ASPI

Augmenting Maritime Domain Awareness in Southeast Asia: Boosting National Capabilities in the Philippines, Thailand and Indonesia, December 2019. Promoting maritime domain awareness (MDA) has become an increasingly high priority area for many Southeast Asian states. The rising salience of a regional maritime ‘disorder’ that’s increasingly being shaped by the influence of so-called ‘grey area’ phenomena, combined with a growing awareness that these non-state challenges can be dealt with only through a whole-of-government approach, has prompted several regional countries to create multiagency operational fusion centres (FCs) to mitigate these dangers...

 

ASPI

Ocean Horizons: Strengthening Maritime Security in Indo-Pacific Island States, December 2019. The report examines how Pacific island countries (PICs) and Indian Ocean island states (IO island states) are managing and prioritising their maritime security challenges. These islands, which we call the ‘Indo-Pacific island states’, face an intricate offshore tapestry. In particular, this report suggests that most of the maritime threats and risks facing the Indo-Pacific island states are increasing. That’s in part because of the general lack of effective maritime security identified in this report. The report describes the current geopolitical environment of the Indo-Pacific island states and how we should understand maritime security in the context of island states...

 

ASPI

How the Geopolitical Partnership Between China and Russia Threatens the West, November 2019. We’re in an era when the risks of major-power conflict are growing. The most likely contenders are China, the rising power, and the US, the formerly dominant power that’s now in relative decline. The other worrying contingency is conflict between Russia and US-led NATO. But what about the third possibility: the prospect of China and Russia collaborating to challenge American power? The most dangerous scenario for America would be a grand coalition of China and Russia united not by ideology, but by complementary grievances. This paper examines Russian and Chinese concepts of great-power war in the 21st century, their views of the West and its military capabilities, and what risks they might both take to regain lost territories...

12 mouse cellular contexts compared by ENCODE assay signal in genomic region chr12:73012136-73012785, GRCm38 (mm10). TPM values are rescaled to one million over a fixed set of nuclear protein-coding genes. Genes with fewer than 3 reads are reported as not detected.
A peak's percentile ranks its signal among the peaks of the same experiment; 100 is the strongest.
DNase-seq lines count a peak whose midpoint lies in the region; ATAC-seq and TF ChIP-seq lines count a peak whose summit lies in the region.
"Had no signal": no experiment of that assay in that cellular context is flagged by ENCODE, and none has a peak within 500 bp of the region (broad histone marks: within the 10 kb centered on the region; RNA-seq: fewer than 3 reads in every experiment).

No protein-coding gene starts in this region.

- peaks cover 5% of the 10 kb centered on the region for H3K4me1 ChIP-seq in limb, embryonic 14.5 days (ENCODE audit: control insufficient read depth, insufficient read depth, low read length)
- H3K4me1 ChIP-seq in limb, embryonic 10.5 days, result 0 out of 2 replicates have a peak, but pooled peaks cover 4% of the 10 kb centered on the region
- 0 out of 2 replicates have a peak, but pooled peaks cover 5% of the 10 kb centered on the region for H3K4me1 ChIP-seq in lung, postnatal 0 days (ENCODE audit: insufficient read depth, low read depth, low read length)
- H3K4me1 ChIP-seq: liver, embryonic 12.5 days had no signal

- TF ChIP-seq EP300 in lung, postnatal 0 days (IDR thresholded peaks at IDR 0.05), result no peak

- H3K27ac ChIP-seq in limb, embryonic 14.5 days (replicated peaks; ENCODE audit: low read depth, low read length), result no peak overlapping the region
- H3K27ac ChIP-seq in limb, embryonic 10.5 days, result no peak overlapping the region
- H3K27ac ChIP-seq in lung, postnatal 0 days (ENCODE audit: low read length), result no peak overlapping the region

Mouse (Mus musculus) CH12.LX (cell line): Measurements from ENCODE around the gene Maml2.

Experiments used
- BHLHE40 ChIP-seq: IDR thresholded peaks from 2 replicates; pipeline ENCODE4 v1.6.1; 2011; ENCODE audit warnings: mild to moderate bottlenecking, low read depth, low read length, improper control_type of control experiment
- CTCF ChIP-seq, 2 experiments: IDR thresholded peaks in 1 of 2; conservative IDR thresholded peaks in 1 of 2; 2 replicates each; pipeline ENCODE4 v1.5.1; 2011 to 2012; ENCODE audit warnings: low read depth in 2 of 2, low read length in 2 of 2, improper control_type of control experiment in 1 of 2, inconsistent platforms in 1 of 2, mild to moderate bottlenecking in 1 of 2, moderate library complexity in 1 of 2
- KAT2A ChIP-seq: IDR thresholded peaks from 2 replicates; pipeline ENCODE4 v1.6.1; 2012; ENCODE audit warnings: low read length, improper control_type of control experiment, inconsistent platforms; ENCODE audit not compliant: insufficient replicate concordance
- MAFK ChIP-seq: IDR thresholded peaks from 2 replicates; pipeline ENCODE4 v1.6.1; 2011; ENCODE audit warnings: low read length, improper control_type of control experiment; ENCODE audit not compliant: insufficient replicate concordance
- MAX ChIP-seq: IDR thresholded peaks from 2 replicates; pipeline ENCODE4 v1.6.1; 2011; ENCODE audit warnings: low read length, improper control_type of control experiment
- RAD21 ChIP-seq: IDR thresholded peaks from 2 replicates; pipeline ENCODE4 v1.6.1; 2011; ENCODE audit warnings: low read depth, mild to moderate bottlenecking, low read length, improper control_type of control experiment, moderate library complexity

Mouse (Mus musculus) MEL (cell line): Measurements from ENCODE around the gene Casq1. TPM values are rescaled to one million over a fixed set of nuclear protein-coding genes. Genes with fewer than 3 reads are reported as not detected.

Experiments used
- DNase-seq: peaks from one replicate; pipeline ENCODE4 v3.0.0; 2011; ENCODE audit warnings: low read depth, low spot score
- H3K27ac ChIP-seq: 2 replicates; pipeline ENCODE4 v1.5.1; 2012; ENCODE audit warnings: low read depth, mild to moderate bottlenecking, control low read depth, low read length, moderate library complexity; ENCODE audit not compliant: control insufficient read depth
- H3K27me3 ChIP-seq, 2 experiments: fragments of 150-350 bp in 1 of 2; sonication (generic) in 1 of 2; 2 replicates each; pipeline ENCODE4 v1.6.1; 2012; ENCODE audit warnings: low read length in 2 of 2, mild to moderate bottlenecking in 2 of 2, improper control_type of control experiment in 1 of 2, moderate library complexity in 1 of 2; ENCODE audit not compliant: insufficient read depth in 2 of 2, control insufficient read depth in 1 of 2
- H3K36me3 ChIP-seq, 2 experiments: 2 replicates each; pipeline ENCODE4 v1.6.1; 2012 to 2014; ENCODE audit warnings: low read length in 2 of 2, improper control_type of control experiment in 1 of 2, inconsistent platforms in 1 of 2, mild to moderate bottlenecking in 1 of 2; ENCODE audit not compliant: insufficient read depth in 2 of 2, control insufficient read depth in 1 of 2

ASPI

Trends in Southeast Asia 2019 #18: The Belt and Road Initiative: Environmental Impacts in Southeast Asia. China’s Belt and Road Initiative (BRI) is expected to be the largest infrastructure development scheme of the twenty-first century. There is escalating concern over BRI’s potential environmental impacts in Southeast Asia, a global biodiversity hotspot and a focus area of BRI development. Case studies of Indonesia, Myanmar, Lao PDR and Malaysia show that the success of BRI in bringing about sustainable growth and opportunities depends on the Chinese government and financiers, as well as the agencies and governments involved when BRI investments take place. The adoption of best environmental practices is critical in ensuring that growth is sustainable and that bad environmental practices are not locked in for decades to come...

 

ISEAS

Trends in Southeast Asia 2019 #17: "Old" and "New" Chinese Business in Cambodia’s Capital. China’s influence over economic and political affairs in Cambodia is undisputed. It is the biggest investor in Cambodia, adding nearly US$5.3 billion between 2013 and 2017, especially into real estate development, the garment industry and the tourism sector. For Phnom Penh’s SMEs, “new” Chinese migrants are an increasingly important clientele, and raw materials, machinery, consumer goods and capital from Greater China have been vital resources. At the same time, they face competition from entrepreneurs from China entering the Cambodian market. For Cambodia’s elite entrepreneurs, known as oknha, China is an export destination for Cambodian timber and cash crops, and “new” Chinese investments provide business opportunities in the form of construction contracts and joint ventures in real estate and tourism development, industrial parks or the energy sector...

 

ISEAS

Trends in Southeast Asia 2019 #16: E-commerce for Malaysian SMEs in Selected Services: Barriers and Benefits. Findings from a recent survey done to identify the barriers and benefits of e-commerce for Malaysian SMEs in the retail and food and beverage services indicate that both e-commerce adopters and non-adopters are similar in that they perceive the CEO or decision-maker to be the most important factor in the adoption of e-commerce. The relative importance of the other three main factors (namely, organizational, technological and environmental) differ for adopters and non-adopters. Likewise, there are also differences in response based on firm size. Based on the survey findings, Malaysia needs to shift from one-size-fits-all strategies to a more nuanced policy response that addresses the differences in perceived barriers of adopters and non-adopters and which is also cognizant of firm size...

 

ISEAS